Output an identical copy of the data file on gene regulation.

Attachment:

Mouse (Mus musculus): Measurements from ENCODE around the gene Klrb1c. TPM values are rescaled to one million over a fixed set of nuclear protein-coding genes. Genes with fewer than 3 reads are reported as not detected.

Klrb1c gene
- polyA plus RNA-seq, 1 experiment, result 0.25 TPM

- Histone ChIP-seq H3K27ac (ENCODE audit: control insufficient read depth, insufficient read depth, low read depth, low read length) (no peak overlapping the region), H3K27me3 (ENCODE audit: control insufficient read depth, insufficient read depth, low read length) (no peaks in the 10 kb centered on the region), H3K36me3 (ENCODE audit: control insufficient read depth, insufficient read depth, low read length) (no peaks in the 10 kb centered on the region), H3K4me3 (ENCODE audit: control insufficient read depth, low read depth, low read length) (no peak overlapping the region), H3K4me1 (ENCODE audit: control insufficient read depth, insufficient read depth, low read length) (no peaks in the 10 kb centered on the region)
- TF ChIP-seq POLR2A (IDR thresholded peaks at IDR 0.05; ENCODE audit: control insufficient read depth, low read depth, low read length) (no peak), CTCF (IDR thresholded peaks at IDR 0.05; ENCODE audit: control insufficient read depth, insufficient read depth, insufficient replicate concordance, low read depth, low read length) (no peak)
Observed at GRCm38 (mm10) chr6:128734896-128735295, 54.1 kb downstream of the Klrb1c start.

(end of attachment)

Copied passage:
Mouse (Mus musculus): Measurements from ENCODE around the gene Klrb1c. TPM values are rescaled to one million over a fixed set of nuclear protein-coding genes. Genes with fewer than 3 reads are reported as not detected.

Klrb1c gene
- polyA plus RNA-seq, 1 experiment, result 0.25 TPM

- Histone ChIP-seq H3K27ac (ENCODE audit: control insufficient read depth, insufficient read depth, low read depth, low read length) (no peak overlapping the region), H3K27me3 (ENCODE audit: control insufficient read depth, insufficient read depth, low read length) (no peaks in the 10 kb centered on the region), H3K36me3 (ENCODE audit: control insufficient read depth, insufficient read depth, low read length) (no peaks in the 10 kb centered on the region), H3K4me3 (ENCODE audit: control insufficient read depth, low read depth, low read length) (no peak overlapping the region), H3K4me1 (ENCODE audit: control insufficient read depth, insufficient read depth, low read length) (no peaks in the 10 kb centered on the region)
- TF ChIP-seq POLR2A (IDR thresholded peaks at IDR 0.05; ENCODE audit: control insufficient read depth, low read depth, low read length) (no peak), CTCF (IDR thresholded peaks at IDR 0.05; ENCODE audit: control insufficient read depth, insufficient read depth, insufficient replicate concordance, low read depth, low read length) (no peak)
Observed at GRCm38 (mm10) chr6:128734896-128735295, 54.1 kb downstream of the Klrb1c start.